In fact, the extra powder you can add to a cartridge with the bullet seated long will allow you to achieve greater velocity at the same pressure than a cartridge with a bullet seated short.
When you think about it, it makes good sense. After all, when you seat the bullet out longer and leave more internal case volume for powder, you’re effectively making the cartridge into a bigger cartridge by increasing the size of the combustion chamber. Figure 1 illustrates the extra volume that’s available for powder when the bullet is seated out long.
Before concluding that it’s a good idea to start seating your bullets longer than SAAMI spec length, there are a few things to consider.
Geometry of a Chamber Throat
The chamber in a rifle will have a certain throat length which will dictate how long a bullet can be loaded. The throat is the forward portion of the chamber that has no rifling.
The portion of the bullet’s bearing surface that projects out of the case occupies the throat
The length of the throat determines how much of the bullet can stick out of the case. When a cartridge is chambered and the bullet encounters the beginning of the rifling, known as the lands, it’s met with hard resistance.
This COAL marks the maximum length that a bullet can be seated. When a bullet is seated out to contact the lands, its initial forward motion during ignition is immediately resisted by an engraving force.
Seating a bullet against the lands causes pressures to be elevated noticeably higher than if the bullet were seated just a few thousandths of an inch off the lands.
A very common practice in precision reloading is to establish the COAL for a bullet that’s seated to touch the lands.
This is a reference length that the hand loader works from when searching for the optimal seating depth for precision. Many times, the best seating depth is with the bullet touching or very near the lands.
However, in some rifles, the best seating depth might be 0.100″ or more off the lands. This is simply a variable the hand loader uses to tune the precision of a rifle.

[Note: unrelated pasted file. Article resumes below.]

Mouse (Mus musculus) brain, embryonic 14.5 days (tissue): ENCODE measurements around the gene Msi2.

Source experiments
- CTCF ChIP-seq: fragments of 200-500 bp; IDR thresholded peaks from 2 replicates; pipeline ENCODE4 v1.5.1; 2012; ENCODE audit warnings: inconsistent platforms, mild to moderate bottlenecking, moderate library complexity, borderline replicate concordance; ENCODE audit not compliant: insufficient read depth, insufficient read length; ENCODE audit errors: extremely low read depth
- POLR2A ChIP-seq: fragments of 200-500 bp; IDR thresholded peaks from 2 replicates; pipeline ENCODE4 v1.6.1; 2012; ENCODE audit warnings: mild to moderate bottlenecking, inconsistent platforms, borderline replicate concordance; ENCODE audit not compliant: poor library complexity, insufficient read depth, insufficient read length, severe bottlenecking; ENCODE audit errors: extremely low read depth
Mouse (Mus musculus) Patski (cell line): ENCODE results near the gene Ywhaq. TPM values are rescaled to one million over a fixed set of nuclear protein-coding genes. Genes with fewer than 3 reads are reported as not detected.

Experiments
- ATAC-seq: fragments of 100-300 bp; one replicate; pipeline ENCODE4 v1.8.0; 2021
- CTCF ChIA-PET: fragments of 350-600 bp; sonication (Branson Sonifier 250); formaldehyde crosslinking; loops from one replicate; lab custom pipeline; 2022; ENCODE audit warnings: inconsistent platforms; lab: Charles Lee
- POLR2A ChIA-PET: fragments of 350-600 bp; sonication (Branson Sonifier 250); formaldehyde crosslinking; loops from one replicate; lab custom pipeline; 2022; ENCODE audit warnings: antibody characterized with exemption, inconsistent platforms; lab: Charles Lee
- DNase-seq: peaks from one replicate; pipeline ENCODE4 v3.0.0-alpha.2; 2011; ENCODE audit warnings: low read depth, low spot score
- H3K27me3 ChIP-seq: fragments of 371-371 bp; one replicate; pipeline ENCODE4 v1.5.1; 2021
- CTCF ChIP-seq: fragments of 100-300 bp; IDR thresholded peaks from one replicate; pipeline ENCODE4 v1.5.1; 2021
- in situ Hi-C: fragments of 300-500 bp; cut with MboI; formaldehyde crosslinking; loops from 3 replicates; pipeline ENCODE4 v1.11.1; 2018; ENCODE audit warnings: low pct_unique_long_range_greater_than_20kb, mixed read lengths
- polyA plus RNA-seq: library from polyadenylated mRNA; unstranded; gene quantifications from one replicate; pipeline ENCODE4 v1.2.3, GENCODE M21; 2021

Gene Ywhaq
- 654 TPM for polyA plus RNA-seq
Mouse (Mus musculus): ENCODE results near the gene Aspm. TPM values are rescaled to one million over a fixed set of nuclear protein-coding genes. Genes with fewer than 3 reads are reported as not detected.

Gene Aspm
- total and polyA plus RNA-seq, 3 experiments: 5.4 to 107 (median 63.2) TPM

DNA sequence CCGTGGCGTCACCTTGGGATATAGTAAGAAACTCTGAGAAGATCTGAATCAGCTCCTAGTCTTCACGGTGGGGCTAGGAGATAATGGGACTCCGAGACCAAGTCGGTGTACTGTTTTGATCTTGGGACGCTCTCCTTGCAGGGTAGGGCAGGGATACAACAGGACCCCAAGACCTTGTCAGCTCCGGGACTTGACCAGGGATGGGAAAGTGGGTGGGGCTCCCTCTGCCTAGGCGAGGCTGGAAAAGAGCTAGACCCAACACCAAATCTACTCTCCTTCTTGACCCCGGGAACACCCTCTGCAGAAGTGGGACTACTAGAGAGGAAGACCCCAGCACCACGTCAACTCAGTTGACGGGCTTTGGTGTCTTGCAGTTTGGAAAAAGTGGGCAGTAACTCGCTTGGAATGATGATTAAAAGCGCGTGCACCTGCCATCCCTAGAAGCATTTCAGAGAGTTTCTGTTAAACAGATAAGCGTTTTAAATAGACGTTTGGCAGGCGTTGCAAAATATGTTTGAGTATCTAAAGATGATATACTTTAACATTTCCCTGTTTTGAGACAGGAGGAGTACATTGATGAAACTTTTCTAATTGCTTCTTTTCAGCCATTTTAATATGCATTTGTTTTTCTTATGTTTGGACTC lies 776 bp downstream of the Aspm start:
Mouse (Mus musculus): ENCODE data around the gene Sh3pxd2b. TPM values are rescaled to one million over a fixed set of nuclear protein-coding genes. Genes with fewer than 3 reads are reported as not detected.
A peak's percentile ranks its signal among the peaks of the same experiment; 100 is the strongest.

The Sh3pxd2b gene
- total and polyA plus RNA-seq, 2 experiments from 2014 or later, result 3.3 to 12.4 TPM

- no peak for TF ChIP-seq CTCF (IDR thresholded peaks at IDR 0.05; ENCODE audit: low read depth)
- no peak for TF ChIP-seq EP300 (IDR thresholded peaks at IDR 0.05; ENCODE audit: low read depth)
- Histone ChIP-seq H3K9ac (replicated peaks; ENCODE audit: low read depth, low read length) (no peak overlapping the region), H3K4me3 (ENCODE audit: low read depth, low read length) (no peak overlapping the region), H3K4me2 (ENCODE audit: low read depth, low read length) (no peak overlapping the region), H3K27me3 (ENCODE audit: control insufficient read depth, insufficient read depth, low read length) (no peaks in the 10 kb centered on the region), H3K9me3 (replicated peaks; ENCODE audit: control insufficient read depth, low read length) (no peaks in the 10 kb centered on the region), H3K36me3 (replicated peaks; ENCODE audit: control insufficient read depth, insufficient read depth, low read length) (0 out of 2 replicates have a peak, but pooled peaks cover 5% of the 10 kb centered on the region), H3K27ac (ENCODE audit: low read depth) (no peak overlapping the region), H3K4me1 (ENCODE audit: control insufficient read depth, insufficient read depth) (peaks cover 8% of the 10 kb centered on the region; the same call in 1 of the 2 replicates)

Considerations for Magazine Feeding
When a hand loader is working to establish a seating depth to use with a particular bullet, he must decide if he needs the cartridges to feed thru a magazine or not.
If the shooting application is hunting or tactical shooting, then the shooter probably needs the rounds to cycle thru the magazine so the rifle can be used as a repeater.
However, in many slow fire target shooting applications, it’s not necessary to magazine feed the cartridges.
Often times when a shooter doesn’t need to feed rounds thru a magazine, the shooter can take advantage of substantial performance improvements by loading the bullets out long.
This brings up an important reality of seating depth and COAL.
SAAMI COAL Limits Ballistic Performance
It is a fact that the ballistic performance of modern ammunition is directly limited by the SAAMI COAL standards that are currently in place and that rifle manufacturers build to.
Even when a shooter understands the implications of cartridge case volume and has a chamber that allows them to load the rounds out long, the rifle itself (having been built to feed SAAMI length cartridges) won’t allow the shooter to do so.
This fact is one reason for the popularity of custom rifle builders who understand the importance of feeding longer than SAAMI length rounds and building rifles with long enough actions and magazines to cycle the rounds.
The first commercial rifle manufacturers who figure this out and start building rifles capable of feeding longer rounds will lead the way into modern times.
There have been many improvements to several key components of modern rifle ammunition, specifically bullets and powder.
It’s unfortunate that many rifle makers continue to adhere to the antiquated SAAMI limitations that were put in place so long ago when components were so different, standards which limit the performance of modern potential.
Summary of COAL discussion
To recap the important considerations regarding bullet seating depth as it relates to COAL, we can say:
- Seating a long bullet to the restrictive SAAMI COAL can severely decrease the internal volume of the cartridge which will limit the max velocity the cartridge can achieve.
- If magazine feeding is not a requirement (or if you have a longer than standard magazine) you can load your bullets long, which increases the volume for powder and allows you to use more powder and achieve faster MV for the same pressure.
- If you load the bullet too long and it encounters the lands, this can elevate pressure due to the engraving force resisting the bullets’ initial forward motion.
Effects of Cartridge Over All Length (COAL) and Cartridge Base To Ogive (CBTO)
The first half of this article focused on the importance of COAL in terms of SAAMI standards, magazine lengths, etc. There is another measure of length for loaded ammunition which is highly important to precision.